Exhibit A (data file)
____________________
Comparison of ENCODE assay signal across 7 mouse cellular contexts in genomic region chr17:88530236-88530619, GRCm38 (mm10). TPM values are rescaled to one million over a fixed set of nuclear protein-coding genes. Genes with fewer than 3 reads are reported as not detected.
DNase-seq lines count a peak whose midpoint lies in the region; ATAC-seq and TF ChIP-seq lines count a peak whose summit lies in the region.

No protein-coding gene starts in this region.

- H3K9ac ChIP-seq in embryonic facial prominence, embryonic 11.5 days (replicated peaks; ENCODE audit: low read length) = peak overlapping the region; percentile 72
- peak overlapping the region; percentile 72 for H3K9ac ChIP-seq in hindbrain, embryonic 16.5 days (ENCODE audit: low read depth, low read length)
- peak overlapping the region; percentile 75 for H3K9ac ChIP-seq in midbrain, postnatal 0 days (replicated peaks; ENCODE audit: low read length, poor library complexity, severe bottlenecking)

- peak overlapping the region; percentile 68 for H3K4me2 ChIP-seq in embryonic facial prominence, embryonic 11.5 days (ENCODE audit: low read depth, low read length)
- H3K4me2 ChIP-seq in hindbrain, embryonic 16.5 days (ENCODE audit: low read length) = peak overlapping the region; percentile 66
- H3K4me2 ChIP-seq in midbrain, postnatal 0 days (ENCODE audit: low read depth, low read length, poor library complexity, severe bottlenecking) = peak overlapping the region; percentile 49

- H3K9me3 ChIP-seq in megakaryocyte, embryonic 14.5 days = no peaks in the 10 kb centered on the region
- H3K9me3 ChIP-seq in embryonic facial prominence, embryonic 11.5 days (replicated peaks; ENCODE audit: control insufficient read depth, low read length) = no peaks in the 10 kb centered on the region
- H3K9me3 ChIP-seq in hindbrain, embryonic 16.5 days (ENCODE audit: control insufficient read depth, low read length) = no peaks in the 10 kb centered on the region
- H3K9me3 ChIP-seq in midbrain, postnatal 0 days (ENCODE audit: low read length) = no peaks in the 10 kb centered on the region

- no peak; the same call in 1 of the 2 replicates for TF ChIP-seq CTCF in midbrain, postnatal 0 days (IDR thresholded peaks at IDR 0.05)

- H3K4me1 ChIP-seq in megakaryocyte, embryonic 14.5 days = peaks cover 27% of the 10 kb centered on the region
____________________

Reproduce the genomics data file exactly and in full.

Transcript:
Comparison of ENCODE assay signal across 7 mouse cellular contexts in genomic region chr17:88530236-88530619, GRCm38 (mm10). TPM values are rescaled to one million over a fixed set of nuclear protein-coding genes. Genes with fewer than 3 reads are reported as not detected.
DNase-seq lines count a peak whose midpoint lies in the region; ATAC-seq and TF ChIP-seq lines count a peak whose summit lies in the region.

No protein-coding gene starts in this region.

- H3K9ac ChIP-seq in embryonic facial prominence, embryonic 11.5 days (replicated peaks; ENCODE audit: low read length) = peak overlapping the region; percentile 72
- peak overlapping the region; percentile 72 for H3K9ac ChIP-seq in hindbrain, embryonic 16.5 days (ENCODE audit: low read depth, low read length)
- peak overlapping the region; percentile 75 for H3K9ac ChIP-seq in midbrain, postnatal 0 days (replicated peaks; ENCODE audit: low read length, poor library complexity, severe bottlenecking)

- peak overlapping the region; percentile 68 for H3K4me2 ChIP-seq in embryonic facial prominence, embryonic 11.5 days (ENCODE audit: low read depth, low read length)
- H3K4me2 ChIP-seq in hindbrain, embryonic 16.5 days (ENCODE audit: low read length) = peak overlapping the region; percentile 66
- H3K4me2 ChIP-seq in midbrain, postnatal 0 days (ENCODE audit: low read depth, low read length, poor library complexity, severe bottlenecking) = peak overlapping the region; percentile 49

- H3K9me3 ChIP-seq in megakaryocyte, embryonic 14.5 days = no peaks in the 10 kb centered on the region
- H3K9me3 ChIP-seq in embryonic facial prominence, embryonic 11.5 days (replicated peaks; ENCODE audit: control insufficient read depth, low read length) = no peaks in the 10 kb centered on the region
- H3K9me3 ChIP-seq in hindbrain, embryonic 16.5 days (ENCODE audit: control insufficient read depth, low read length) = no peaks in the 10 kb centered on the region
- H3K9me3 ChIP-seq in midbrain, postnatal 0 days (ENCODE audit: low read length) = no peaks in the 10 kb centered on the region

- no peak; the same call in 1 of the 2 replicates for TF ChIP-seq CTCF in midbrain, postnatal 0 days (IDR thresholded peaks at IDR 0.05)

- H3K4me1 ChIP-seq in megakaryocyte, embryonic 14.5 days = peaks cover 27% of the 10 kb centered on the region